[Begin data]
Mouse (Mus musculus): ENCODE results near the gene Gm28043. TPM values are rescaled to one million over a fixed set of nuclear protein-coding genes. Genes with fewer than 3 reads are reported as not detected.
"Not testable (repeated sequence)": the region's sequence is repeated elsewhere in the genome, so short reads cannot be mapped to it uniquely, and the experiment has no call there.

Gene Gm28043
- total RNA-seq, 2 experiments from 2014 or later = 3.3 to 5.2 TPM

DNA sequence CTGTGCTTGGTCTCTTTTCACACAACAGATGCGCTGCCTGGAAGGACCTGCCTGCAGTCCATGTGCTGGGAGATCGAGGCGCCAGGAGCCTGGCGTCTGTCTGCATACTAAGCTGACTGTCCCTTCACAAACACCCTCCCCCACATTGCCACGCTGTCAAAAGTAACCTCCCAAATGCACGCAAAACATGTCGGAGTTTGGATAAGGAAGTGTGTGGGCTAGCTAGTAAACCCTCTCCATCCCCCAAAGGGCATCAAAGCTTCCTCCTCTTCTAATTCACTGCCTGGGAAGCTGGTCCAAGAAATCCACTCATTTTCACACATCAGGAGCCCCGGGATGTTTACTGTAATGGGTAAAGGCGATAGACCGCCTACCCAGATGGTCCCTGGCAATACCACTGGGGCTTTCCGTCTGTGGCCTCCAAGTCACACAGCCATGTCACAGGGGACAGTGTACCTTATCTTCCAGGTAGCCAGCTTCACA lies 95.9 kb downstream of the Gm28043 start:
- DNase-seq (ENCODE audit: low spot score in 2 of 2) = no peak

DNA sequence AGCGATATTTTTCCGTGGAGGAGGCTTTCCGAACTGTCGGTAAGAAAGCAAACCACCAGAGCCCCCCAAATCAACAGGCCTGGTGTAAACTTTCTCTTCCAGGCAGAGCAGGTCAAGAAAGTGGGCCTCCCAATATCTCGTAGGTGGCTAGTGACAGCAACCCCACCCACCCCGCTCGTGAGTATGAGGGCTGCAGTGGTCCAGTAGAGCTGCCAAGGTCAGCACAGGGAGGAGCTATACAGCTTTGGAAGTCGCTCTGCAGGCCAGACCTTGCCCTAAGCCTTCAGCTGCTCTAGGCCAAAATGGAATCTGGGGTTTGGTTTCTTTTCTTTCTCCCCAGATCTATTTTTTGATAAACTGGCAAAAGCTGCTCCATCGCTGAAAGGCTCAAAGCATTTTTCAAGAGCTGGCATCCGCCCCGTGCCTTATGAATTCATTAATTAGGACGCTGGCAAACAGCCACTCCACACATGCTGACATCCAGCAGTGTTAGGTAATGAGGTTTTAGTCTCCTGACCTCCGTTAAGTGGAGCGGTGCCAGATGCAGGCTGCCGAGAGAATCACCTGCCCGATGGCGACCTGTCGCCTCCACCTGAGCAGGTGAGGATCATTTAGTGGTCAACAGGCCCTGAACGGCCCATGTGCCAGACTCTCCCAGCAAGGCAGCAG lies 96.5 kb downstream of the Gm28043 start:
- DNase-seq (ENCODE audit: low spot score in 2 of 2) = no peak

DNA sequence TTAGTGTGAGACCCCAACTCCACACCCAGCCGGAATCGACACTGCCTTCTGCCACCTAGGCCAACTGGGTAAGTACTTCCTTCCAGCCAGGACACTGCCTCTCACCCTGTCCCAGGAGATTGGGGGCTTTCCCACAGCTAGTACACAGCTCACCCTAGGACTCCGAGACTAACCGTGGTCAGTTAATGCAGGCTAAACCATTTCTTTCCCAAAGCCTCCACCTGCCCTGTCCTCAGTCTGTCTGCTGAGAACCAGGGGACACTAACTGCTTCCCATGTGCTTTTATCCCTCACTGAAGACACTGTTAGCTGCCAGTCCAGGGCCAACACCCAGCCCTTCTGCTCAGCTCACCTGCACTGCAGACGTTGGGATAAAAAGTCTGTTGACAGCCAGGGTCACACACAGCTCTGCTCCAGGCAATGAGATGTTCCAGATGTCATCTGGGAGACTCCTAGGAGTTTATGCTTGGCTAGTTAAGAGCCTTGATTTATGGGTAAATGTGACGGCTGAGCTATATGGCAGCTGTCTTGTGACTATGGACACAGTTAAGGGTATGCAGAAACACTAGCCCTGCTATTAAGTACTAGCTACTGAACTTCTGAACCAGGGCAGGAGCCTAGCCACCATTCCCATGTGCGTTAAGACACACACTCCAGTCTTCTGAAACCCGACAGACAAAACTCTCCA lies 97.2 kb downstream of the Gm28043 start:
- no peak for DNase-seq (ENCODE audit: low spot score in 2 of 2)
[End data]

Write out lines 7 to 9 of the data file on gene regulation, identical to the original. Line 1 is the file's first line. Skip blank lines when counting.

DNA sequence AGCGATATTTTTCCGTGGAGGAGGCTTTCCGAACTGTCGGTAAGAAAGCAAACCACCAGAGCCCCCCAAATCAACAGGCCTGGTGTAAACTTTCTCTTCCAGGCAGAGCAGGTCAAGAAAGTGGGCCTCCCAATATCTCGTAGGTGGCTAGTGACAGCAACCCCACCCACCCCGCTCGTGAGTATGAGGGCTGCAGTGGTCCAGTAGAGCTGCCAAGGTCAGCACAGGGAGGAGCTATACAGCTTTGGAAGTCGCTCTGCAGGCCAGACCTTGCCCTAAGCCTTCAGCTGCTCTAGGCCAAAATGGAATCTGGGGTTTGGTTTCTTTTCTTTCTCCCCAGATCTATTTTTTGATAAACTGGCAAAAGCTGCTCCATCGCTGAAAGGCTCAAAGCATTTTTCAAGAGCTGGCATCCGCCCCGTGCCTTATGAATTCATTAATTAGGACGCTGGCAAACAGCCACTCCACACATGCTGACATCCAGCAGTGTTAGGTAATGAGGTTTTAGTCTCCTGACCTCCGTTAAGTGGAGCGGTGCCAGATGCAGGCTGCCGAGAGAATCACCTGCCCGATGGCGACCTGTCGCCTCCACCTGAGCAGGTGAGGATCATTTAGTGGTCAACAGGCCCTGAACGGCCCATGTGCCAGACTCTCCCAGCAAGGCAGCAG lies 96.5 kb downstream of the Gm28043 start:
- DNase-seq (ENCODE audit: low spot score in 2 of 2) = no peak

DNA sequence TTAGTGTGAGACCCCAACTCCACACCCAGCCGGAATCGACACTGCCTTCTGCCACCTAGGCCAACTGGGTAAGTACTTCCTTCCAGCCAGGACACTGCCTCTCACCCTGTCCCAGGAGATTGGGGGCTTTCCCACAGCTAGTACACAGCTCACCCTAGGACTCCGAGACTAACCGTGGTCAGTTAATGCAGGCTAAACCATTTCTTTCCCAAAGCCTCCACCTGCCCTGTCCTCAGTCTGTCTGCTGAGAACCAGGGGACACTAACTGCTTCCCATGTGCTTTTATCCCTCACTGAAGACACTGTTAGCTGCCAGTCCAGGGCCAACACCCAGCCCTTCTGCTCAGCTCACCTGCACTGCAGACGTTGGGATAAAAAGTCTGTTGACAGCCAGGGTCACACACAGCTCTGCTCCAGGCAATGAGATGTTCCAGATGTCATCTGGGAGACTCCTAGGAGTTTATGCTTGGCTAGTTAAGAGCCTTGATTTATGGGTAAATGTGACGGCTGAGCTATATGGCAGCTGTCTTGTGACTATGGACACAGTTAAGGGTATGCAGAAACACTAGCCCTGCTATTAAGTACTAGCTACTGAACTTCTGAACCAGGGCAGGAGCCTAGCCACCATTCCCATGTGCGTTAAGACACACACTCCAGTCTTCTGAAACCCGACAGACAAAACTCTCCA lies 97.2 kb downstream of the Gm28043 start: